There are cases (e.g. when running concurrent fetches in a repo) where
multiple Git processes concurrently attempt to create loose objects
within the same objects/XX/ dir. The creation of the loose object files
is (AFAICS) safe from races, but the creation of the objects/XX/ dir in
which the loose objects reside is unsafe, for example:

Two concurrent fetches - A and B. As part of its fetch, A needs to store
12aaaaa as a loose object. B, on the other hand, needs to store 12bbbbb
as a loose object. The objects/12 directory does not already exist.
Concurrently, both A and B determine that they need to create the
objects/12 directory (because their first call to git_mkstemp_mode()
within create_tmpfile() fails witn ENOENT). One of them - let's say A -
executes the following mkdir() call before the other. This first call
returns success, and A moves on. When B gets around to calling mkdir(),
it fails with EEXIST, because A won the race. The mkdir() error causes B
to return -1 from create_tmpfile(), which propagates all the way,
resulting in the fetch failing with:

  error: unable to create temporary file: File exists
  fatal: failed to write object
  fatal: unpack-objects failed

Although it's hard to add a testcase reproducing this issue, it's easy
to provoke if we insert a sleep after the

  if (mkdir(buffer, 0777) || adjust_shared_perm(buffer))
      return -1;

block, and then run two concurrent "git fetch"es against the same repo.

The fix is to simply handle mkdir() failing with EEXIST as a success.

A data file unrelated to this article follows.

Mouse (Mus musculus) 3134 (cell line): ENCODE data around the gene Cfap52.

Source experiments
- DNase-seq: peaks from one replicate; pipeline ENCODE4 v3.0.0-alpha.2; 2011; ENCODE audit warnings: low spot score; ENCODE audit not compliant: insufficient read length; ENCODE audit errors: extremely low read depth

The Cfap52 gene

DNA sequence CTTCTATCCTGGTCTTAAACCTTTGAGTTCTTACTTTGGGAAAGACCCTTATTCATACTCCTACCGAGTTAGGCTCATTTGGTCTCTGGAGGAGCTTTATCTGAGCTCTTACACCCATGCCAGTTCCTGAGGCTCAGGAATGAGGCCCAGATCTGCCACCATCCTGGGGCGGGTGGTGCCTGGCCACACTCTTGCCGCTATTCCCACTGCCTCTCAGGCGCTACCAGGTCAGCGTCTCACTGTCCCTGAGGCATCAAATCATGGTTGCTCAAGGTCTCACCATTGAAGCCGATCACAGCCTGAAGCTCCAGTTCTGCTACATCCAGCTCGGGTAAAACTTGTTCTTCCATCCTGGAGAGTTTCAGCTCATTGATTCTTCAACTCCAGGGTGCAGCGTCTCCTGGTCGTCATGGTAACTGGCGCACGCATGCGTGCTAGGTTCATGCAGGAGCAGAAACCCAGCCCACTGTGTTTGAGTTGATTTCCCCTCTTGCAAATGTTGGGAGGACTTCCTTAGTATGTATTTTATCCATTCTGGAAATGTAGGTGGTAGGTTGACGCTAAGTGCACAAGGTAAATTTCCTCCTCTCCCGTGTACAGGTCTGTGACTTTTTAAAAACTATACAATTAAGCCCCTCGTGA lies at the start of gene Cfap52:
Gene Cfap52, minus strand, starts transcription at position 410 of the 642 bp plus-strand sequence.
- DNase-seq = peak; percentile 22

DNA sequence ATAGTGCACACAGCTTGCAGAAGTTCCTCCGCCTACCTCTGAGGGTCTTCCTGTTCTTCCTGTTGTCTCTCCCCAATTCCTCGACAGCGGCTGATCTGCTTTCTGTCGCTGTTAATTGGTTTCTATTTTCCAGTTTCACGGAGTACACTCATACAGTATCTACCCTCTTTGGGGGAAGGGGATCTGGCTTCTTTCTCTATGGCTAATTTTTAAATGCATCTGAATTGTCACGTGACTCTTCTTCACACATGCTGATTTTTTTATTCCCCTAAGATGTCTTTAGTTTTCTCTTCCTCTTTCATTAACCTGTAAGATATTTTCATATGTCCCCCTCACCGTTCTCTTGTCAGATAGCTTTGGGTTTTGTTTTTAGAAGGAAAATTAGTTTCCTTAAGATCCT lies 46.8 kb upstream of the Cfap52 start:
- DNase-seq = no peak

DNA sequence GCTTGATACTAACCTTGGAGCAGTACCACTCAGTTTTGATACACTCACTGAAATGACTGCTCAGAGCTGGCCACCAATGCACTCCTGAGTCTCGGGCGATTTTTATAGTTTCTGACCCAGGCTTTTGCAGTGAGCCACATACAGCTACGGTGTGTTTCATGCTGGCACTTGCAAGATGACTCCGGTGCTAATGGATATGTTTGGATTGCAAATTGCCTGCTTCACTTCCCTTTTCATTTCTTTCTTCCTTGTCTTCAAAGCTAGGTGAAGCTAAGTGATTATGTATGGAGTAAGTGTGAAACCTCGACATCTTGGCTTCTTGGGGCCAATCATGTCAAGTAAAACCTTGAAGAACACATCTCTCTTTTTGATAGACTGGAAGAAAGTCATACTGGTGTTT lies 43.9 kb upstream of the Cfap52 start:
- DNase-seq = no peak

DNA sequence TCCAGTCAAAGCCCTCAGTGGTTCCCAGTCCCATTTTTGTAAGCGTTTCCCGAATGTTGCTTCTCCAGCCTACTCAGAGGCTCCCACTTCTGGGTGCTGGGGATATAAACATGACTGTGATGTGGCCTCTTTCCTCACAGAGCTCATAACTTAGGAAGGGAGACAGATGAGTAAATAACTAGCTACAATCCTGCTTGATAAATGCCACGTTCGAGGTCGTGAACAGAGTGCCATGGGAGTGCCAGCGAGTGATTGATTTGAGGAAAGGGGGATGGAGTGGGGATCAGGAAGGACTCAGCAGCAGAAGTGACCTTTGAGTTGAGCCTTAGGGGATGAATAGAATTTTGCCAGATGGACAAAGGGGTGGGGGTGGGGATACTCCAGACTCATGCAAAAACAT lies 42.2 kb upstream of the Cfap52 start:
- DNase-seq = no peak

If EEXIST is somehow returned for the wrong reasons (because the relevant
objects/XX is not a directory, or is otherwise unsuitable for object
storage), the following call to adjust_shared_perm(), or ultimately the
retried call to git_mkstemp_mode() will fail, and we end up returning
error from create_tmpfile() in any case.

Note that there are still cases where two users with unsuitable umasks
in a shared repo can end up in two races where one user first wins the
mkdir() race to create an objects/XX/ directory, and then the other user
wins the adjust_shared_perms() race to chmod() that directory, but fails
because it is (transiently, until the first users completes its chmod())
unwriteable to the other user. However, (an equivalent of) this race also
exists before this patch, and is made no worse by this patch.

Signed-off-by: Johan Herland <>

I didn't see this in the latest "What's cooking", so here's a resend, with
an expanded commit message to reflect our discussion. The patch itself is

In order to fix the remaining race, I assume we have to ensure the dir
creation obeys the same rules as the object creation, i.e. that there are
only two possible states at any time:

 - The directory does not exist

 - The directory exists with the correct permissons

To achieve this, I guess we have to follow the same procedure we do for
loose object creation:

 1. Create a temporary directory with a unique name (mkdtemp?)

 2. Adjust permissions

 3. Rename into place

Can this be done sufficiently atomically across all platforms?


 sha1_file.c | 4 +++-
 1 file changed, 3 insertions(+), 1 deletion(-)

diff --git a/sha1_file.c b/sha1_file.c
index f80bbe4..00ffffe 100644
--- a/sha1_file.c
+++ b/sha1_file.c
@@ -2857,7 +2857,9 @@ static int create_tmpfile(char *buffer, size_t bufsiz, 
const char *filename)
                /* Make sure the directory exists */
                memcpy(buffer, filename, dirlen);
                buffer[dirlen-1] = 0;
-               if (mkdir(buffer, 0777) || adjust_shared_perm(buffer))
+               if (mkdir(buffer, 0777) && errno != EEXIST)
+                       return -1;
+               if (adjust_shared_perm(buffer))
                        return -1;
                /* Try again */

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